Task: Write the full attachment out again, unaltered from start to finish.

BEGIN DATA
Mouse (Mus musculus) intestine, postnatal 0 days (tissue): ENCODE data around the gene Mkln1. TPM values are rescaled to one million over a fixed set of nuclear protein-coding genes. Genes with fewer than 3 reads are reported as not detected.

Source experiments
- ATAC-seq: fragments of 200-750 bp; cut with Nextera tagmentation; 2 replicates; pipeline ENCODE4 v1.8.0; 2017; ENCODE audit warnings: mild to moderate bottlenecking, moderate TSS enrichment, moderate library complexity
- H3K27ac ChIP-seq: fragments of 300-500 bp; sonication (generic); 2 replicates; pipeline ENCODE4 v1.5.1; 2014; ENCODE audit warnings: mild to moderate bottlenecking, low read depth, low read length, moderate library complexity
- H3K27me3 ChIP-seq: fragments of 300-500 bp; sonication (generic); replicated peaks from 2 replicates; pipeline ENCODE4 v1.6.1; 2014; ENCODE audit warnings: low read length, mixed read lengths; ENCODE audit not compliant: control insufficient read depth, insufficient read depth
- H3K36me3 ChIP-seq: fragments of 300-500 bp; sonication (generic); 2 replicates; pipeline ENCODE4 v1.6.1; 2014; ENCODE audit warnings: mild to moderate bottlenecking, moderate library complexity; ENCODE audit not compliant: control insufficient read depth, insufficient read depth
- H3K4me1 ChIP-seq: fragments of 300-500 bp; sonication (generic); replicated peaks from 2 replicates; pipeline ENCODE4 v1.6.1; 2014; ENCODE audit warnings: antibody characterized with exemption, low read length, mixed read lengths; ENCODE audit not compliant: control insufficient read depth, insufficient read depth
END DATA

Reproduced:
Mouse (Mus musculus) intestine, postnatal 0 days (tissue): ENCODE data around the gene Mkln1. TPM values are rescaled to one million over a fixed set of nuclear protein-coding genes. Genes with fewer than 3 reads are reported as not detected.

Source experiments
- ATAC-seq: fragments of 200-750 bp; cut with Nextera tagmentation; 2 replicates; pipeline ENCODE4 v1.8.0; 2017; ENCODE audit warnings: mild to moderate bottlenecking, moderate TSS enrichment, moderate library complexity
- H3K27ac ChIP-seq: fragments of 300-500 bp; sonication (generic); 2 replicates; pipeline ENCODE4 v1.5.1; 2014; ENCODE audit warnings: mild to moderate bottlenecking, low read depth, low read length, moderate library complexity
- H3K27me3 ChIP-seq: fragments of 300-500 bp; sonication (generic); replicated peaks from 2 replicates; pipeline ENCODE4 v1.6.1; 2014; ENCODE audit warnings: low read length, mixed read lengths; ENCODE audit not compliant: control insufficient read depth, insufficient read depth
- H3K36me3 ChIP-seq: fragments of 300-500 bp; sonication (generic); 2 replicates; pipeline ENCODE4 v1.6.1; 2014; ENCODE audit warnings: mild to moderate bottlenecking, moderate library complexity; ENCODE audit not compliant: control insufficient read depth, insufficient read depth
- H3K4me1 ChIP-seq: fragments of 300-500 bp; sonication (generic); replicated peaks from 2 replicates; pipeline ENCODE4 v1.6.1; 2014; ENCODE audit warnings: antibody characterized with exemption, low read length, mixed read lengths; ENCODE audit not compliant: control insufficient read depth, insufficient read depth